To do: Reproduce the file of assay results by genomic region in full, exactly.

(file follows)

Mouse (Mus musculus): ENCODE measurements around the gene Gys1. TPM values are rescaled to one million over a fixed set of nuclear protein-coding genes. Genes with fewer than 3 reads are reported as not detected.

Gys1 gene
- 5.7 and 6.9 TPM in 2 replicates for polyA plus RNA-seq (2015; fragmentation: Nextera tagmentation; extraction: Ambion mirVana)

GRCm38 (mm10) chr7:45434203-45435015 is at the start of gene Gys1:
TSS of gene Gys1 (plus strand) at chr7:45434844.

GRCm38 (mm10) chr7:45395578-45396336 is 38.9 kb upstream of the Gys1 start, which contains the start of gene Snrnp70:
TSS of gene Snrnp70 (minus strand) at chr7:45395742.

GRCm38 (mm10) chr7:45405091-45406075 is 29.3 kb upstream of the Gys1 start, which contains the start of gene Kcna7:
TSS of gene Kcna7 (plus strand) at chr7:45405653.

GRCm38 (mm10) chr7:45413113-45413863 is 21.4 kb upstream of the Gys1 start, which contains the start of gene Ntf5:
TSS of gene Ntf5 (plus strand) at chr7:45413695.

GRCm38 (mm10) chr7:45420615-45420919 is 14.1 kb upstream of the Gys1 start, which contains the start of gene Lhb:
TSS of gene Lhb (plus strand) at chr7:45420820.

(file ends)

Mouse (Mus musculus): ENCODE measurements around the gene Gys1. TPM values are rescaled to one million over a fixed set of nuclear protein-coding genes. Genes with fewer than 3 reads are reported as not detected.

Gys1 gene
- 5.7 and 6.9 TPM in 2 replicates for polyA plus RNA-seq (2015; fragmentation: Nextera tagmentation; extraction: Ambion mirVana)

GRCm38 (mm10) chr7:45434203-45435015 is at the start of gene Gys1:
TSS of gene Gys1 (plus strand) at chr7:45434844.

GRCm38 (mm10) chr7:45395578-45396336 is 38.9 kb upstream of the Gys1 start, which contains the start of gene Snrnp70:
TSS of gene Snrnp70 (minus strand) at chr7:45395742.

GRCm38 (mm10) chr7:45405091-45406075 is 29.3 kb upstream of the Gys1 start, which contains the start of gene Kcna7:
TSS of gene Kcna7 (plus strand) at chr7:45405653.

GRCm38 (mm10) chr7:45413113-45413863 is 21.4 kb upstream of the Gys1 start, which contains the start of gene Ntf5:
TSS of gene Ntf5 (plus strand) at chr7:45413695.

GRCm38 (mm10) chr7:45420615-45420919 is 14.1 kb upstream of the Gys1 start, which contains the start of gene Lhb:
TSS of gene Lhb (plus strand) at chr7:45420820.